How to Test for Lupus

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Test for Lupus
Test for Lupus

How to Test for Lupus. Lupus is a complex autoimmune disease. It often makes the body's immune system attack its own cells, tissues and organs. Lupus has a wide variety of symptoms that often appear and disappear throughout a sufferer's life. You can test for lupus, although you will have to rule out a number of other conditions in the process to be sure. Read on to learn how to test for lupus.

Take a urine sample. Your doctor should then look for large amounts of protein in your urine as well as other abnormalities. A urine analysis will show symptoms similar to kidney disease if you have lupus.

Get your lungs and chest scanned as well. Lupus will cause a variety of things to show up on the scan, including inflammation of the lining of the lung, heart lining inflammation and inflammation around your abdomen. If any of these issues show up, further testing will have to be done to rule out other conditions.

Have a blood test done. This test will look for low numbers of red blood cells, white blood cells and platelets. All three of these conditions could be caused by your immune system attacking your blood stream and could indicate lupus.

Check for the swelling of your joints. A doctor will do tests to see if the swelling is caused by an activity that you do or if it is a result of lupus, which can cause arthritis-like symptoms in many sufferers.

Talk to your doctor about other causes of your conditions. It could be that other activities and parts of your lifestyle are the cause of some of your symptoms. If your doctor cannot explain the cause of your symptoms, he will probably put on a treatment plan for lupus patients or send you to a specialist. Don't get discouraged, as this condition can be extremely difficult to narrow down.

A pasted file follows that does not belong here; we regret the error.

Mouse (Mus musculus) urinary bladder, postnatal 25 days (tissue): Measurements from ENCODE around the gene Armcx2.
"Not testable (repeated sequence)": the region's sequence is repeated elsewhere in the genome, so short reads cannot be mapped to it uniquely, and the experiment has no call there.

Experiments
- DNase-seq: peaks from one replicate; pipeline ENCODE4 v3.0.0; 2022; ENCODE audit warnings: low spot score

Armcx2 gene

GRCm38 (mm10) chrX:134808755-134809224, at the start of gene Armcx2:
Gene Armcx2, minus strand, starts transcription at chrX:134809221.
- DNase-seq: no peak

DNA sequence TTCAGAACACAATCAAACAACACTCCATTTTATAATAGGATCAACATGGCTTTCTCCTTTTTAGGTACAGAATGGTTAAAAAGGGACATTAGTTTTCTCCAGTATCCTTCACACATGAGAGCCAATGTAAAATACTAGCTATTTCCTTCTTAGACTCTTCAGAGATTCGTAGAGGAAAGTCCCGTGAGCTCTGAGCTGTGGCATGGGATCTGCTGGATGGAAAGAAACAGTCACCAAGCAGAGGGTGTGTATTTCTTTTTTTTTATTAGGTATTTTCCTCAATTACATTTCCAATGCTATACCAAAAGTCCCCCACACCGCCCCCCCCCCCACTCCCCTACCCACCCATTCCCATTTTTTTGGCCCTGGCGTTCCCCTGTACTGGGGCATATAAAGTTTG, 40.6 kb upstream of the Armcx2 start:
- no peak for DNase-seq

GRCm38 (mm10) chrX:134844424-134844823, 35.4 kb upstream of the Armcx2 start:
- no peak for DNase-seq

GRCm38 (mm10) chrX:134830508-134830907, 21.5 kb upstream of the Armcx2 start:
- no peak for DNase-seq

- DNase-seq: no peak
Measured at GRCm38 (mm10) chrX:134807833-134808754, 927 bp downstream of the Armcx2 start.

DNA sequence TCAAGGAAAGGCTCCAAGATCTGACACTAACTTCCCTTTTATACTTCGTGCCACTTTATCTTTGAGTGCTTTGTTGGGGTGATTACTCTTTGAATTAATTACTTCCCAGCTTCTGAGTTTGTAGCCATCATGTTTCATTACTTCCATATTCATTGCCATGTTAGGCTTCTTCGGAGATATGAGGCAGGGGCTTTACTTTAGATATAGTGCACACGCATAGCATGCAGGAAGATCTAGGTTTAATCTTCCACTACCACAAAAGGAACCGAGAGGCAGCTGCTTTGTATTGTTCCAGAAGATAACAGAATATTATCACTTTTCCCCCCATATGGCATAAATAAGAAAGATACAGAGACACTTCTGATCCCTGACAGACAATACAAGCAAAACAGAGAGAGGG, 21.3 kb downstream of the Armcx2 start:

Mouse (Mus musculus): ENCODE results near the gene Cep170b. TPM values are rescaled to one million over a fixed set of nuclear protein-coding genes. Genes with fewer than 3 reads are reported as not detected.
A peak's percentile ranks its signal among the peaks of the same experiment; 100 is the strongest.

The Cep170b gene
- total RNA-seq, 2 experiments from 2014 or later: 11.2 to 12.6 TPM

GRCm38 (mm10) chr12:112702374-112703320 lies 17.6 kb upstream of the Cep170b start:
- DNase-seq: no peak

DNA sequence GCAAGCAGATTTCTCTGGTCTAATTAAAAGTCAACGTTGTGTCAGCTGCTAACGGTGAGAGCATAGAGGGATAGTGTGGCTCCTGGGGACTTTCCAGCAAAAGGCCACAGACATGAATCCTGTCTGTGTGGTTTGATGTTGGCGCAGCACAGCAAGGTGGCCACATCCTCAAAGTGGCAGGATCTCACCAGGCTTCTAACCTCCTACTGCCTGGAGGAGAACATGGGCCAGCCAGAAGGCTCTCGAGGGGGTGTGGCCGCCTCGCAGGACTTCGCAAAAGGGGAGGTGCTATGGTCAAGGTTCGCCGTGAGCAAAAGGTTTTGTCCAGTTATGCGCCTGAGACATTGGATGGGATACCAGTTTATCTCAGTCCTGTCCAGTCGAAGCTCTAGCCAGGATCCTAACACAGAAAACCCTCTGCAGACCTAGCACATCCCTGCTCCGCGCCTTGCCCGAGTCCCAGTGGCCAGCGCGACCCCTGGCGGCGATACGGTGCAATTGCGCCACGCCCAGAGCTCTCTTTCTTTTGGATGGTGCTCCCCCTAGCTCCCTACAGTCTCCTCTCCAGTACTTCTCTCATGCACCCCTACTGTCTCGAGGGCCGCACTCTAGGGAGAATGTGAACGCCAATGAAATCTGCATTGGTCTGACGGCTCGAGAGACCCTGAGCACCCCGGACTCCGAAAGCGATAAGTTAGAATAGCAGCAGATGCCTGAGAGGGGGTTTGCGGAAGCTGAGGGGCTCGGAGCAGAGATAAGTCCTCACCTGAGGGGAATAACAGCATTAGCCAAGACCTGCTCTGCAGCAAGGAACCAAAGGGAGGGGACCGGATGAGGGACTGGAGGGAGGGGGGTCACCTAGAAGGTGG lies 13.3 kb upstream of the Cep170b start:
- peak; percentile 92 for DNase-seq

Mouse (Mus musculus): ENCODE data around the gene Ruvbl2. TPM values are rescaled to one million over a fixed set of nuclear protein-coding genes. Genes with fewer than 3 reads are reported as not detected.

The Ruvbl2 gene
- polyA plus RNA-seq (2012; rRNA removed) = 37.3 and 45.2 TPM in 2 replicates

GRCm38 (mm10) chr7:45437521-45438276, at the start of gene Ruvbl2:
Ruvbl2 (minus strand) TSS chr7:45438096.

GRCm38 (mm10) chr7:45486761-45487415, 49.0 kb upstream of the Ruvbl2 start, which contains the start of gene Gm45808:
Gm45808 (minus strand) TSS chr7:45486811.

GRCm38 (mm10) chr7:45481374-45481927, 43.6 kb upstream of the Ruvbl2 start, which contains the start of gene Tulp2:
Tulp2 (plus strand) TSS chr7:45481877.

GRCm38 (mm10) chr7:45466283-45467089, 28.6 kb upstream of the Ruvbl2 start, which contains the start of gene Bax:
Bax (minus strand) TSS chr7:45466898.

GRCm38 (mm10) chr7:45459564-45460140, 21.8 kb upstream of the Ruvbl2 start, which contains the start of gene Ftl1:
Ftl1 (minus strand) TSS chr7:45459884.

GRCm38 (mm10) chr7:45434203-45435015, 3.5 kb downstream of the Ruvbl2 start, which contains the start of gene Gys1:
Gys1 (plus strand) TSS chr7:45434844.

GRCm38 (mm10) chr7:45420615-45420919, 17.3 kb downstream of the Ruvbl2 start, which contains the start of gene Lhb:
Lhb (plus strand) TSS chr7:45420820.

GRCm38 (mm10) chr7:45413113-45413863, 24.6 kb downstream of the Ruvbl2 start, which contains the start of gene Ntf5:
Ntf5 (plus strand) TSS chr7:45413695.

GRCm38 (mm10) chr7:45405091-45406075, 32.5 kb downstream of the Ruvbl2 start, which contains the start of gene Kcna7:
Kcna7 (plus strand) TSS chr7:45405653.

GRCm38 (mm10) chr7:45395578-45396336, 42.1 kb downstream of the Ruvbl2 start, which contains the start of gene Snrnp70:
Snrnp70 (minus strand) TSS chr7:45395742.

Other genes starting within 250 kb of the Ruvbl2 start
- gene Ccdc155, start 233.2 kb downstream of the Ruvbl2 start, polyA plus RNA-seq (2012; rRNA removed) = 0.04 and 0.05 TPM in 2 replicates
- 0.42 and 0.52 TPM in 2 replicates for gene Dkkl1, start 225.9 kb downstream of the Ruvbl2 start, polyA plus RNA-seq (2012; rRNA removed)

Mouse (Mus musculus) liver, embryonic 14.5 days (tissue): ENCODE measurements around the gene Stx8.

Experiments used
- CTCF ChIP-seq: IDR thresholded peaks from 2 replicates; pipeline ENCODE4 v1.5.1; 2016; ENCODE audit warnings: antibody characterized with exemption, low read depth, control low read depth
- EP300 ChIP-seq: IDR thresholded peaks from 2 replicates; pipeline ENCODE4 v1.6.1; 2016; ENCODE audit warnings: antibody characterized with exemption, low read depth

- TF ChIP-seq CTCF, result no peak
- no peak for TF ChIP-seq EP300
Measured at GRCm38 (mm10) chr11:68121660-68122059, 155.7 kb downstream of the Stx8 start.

Tips & Warnings

  • Unfortunately, there is no one single test that can be done to check for lupus, so you should be prepared for a battery of tests. In addition, you may have to see several doctors over the course of your test for lupus.
  • If you have serious inflammation, your doctor will likely put you on some kind of treatment plan while waiting for the results of all your lupus tests.
  • An abnormal urinalysis doesn't mean that your have lupus. Further testing will need to be done to rule out kidney disease and other conditions that can affect your urine.

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